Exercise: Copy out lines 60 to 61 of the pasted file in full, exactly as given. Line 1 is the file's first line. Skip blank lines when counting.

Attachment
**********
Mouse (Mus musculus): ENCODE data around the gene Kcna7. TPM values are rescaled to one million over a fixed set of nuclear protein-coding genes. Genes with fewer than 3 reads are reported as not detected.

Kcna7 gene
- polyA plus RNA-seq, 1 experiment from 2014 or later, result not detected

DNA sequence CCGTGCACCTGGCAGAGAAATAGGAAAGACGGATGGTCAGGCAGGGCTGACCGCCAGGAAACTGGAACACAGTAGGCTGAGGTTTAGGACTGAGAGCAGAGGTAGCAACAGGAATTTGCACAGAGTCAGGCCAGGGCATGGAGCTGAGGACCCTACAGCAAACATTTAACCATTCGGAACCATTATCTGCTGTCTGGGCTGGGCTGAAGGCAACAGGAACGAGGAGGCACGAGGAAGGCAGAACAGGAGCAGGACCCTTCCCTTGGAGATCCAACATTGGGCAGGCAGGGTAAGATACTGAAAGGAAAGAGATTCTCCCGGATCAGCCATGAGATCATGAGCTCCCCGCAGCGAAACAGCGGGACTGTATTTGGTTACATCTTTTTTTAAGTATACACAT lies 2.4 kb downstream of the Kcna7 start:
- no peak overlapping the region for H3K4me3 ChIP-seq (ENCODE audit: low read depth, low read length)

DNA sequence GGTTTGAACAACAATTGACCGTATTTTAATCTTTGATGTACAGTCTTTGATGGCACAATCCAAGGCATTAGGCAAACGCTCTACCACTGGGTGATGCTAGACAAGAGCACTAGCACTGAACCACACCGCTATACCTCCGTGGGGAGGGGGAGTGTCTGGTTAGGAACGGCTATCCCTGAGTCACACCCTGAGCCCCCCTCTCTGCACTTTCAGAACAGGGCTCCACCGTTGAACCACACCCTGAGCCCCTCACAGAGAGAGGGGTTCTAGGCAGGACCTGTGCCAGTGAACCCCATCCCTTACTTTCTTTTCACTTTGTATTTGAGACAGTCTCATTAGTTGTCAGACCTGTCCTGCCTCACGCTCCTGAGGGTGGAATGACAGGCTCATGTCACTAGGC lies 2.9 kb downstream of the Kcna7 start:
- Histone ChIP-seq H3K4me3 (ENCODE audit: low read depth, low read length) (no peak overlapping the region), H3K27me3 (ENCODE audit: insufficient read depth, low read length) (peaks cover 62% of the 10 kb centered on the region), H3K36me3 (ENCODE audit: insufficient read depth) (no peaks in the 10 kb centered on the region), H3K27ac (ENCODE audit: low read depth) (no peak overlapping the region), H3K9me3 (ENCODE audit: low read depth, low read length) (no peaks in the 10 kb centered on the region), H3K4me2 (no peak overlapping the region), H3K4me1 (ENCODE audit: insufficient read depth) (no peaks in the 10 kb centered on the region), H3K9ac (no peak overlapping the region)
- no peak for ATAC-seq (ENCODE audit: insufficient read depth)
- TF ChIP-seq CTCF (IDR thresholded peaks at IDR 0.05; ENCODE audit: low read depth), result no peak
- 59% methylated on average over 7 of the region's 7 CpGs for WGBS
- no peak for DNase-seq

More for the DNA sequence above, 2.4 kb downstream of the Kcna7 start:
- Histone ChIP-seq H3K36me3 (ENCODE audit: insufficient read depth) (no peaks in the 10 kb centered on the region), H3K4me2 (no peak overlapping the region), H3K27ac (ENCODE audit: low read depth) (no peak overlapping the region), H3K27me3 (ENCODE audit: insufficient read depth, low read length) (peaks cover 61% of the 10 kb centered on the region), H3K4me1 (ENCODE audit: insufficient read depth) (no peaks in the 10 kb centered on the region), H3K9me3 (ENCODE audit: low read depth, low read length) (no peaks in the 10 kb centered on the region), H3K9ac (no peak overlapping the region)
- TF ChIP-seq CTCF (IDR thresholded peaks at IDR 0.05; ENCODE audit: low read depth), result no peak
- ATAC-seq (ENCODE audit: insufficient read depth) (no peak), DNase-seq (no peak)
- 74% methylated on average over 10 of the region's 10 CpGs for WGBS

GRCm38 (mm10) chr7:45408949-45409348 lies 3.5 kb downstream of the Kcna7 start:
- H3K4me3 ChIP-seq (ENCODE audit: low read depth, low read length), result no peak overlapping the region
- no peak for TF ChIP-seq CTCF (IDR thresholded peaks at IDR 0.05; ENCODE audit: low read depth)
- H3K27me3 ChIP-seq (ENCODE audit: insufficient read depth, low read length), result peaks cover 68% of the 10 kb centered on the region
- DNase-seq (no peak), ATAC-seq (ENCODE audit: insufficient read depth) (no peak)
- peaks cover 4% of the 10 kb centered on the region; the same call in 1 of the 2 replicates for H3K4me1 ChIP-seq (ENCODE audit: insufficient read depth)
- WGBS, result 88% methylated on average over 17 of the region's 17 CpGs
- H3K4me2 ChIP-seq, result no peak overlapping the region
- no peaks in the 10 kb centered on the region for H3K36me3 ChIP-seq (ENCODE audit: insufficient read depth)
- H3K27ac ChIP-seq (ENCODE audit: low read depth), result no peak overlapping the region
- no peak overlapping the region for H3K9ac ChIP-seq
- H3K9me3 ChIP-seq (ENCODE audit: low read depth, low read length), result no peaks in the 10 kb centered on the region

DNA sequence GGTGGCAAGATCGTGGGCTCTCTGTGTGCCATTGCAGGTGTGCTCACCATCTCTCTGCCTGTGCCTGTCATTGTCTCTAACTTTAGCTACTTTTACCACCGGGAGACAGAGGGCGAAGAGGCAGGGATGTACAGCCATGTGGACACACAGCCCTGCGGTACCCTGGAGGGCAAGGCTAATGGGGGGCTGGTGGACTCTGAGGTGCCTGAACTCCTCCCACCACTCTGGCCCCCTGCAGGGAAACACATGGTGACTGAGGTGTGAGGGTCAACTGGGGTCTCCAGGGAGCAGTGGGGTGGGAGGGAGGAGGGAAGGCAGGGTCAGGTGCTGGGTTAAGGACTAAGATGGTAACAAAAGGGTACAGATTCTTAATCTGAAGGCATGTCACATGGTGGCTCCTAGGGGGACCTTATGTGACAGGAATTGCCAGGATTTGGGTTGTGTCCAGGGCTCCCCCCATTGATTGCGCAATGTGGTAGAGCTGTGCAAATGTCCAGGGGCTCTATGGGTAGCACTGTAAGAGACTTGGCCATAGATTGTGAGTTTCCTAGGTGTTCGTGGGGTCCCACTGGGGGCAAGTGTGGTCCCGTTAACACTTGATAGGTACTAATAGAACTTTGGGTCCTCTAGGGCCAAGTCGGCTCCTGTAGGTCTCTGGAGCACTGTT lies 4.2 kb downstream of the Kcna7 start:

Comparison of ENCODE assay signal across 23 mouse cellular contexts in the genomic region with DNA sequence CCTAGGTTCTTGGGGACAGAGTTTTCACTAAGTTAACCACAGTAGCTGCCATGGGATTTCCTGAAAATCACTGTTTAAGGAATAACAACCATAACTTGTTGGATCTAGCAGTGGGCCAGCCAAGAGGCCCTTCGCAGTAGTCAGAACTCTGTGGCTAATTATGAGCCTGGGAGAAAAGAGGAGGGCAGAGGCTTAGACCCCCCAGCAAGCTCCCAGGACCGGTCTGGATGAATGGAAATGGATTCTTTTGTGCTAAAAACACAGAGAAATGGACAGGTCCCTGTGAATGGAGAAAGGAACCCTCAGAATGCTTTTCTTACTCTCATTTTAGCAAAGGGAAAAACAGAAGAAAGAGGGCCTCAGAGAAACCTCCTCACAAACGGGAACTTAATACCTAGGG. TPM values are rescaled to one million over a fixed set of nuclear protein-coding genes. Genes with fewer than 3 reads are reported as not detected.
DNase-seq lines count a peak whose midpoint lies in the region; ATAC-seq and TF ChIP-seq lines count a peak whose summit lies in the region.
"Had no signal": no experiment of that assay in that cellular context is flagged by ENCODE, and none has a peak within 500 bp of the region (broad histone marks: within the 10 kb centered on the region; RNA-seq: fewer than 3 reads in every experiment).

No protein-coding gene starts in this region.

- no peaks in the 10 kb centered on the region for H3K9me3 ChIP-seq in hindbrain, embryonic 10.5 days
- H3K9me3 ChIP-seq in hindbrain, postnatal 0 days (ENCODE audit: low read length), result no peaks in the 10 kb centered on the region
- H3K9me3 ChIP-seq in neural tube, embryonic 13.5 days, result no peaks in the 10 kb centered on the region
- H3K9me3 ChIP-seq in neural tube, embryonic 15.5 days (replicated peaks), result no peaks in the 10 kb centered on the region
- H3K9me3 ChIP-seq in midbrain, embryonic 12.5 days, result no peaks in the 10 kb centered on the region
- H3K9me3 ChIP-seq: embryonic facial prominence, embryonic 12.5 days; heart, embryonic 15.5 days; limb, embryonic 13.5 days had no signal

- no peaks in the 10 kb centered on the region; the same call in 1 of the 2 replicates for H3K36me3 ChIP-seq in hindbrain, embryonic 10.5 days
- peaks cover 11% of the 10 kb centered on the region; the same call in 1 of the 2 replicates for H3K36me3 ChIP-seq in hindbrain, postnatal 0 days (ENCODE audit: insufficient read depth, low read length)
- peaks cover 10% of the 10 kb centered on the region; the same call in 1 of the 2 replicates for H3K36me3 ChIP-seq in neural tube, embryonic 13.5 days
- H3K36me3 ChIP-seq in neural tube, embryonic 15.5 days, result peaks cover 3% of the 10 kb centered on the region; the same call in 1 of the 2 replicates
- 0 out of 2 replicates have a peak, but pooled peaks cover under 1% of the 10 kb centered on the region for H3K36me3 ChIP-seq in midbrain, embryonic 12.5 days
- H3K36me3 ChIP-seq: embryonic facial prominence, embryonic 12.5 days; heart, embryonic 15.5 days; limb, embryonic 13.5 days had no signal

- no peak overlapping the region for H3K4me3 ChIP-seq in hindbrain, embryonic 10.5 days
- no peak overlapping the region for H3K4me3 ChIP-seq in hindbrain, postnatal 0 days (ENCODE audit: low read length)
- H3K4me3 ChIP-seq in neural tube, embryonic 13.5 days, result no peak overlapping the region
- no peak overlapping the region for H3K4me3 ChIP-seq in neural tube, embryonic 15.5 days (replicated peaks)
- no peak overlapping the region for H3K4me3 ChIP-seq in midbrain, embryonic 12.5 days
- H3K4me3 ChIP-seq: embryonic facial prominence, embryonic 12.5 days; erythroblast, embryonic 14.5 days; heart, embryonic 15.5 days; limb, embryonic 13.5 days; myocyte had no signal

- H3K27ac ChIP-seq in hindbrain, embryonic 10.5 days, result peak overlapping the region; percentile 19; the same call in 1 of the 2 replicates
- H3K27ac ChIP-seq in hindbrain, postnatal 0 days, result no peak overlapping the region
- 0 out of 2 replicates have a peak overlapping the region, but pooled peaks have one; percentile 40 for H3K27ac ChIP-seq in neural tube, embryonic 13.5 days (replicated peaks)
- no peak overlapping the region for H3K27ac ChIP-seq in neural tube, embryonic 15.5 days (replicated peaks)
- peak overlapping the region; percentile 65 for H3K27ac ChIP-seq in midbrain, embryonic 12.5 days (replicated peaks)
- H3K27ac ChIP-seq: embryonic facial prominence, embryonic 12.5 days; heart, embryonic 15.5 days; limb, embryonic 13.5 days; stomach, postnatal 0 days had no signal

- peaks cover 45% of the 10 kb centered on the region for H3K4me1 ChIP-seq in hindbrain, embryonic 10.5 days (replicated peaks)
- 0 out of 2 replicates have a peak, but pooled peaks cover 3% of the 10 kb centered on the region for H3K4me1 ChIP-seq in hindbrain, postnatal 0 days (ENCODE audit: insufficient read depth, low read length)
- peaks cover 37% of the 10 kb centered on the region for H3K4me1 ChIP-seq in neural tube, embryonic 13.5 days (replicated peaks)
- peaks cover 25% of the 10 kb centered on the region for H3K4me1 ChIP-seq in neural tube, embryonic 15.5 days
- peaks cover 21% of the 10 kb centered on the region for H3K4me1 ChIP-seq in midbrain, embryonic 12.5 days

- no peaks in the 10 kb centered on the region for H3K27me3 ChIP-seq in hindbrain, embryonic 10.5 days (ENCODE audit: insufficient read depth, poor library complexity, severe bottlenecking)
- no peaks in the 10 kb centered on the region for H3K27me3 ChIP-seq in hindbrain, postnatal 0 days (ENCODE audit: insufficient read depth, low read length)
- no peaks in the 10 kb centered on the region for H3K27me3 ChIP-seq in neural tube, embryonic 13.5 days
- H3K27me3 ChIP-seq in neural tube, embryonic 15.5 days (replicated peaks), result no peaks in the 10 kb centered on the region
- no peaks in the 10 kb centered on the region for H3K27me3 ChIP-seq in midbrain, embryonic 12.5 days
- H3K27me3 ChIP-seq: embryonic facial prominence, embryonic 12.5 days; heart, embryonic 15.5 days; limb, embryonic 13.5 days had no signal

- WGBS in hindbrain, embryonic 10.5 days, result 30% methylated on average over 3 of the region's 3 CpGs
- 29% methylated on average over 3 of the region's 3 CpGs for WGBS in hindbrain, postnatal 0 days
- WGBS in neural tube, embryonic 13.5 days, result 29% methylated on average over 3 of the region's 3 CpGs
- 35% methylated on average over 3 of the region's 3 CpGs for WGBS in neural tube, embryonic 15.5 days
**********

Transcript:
- peaks cover 37% of the 10 kb centered on the region for H3K4me1 ChIP-seq in neural tube, embryonic 13.5 days (replicated peaks)
- peaks cover 25% of the 10 kb centered on the region for H3K4me1 ChIP-seq in neural tube, embryonic 15.5 days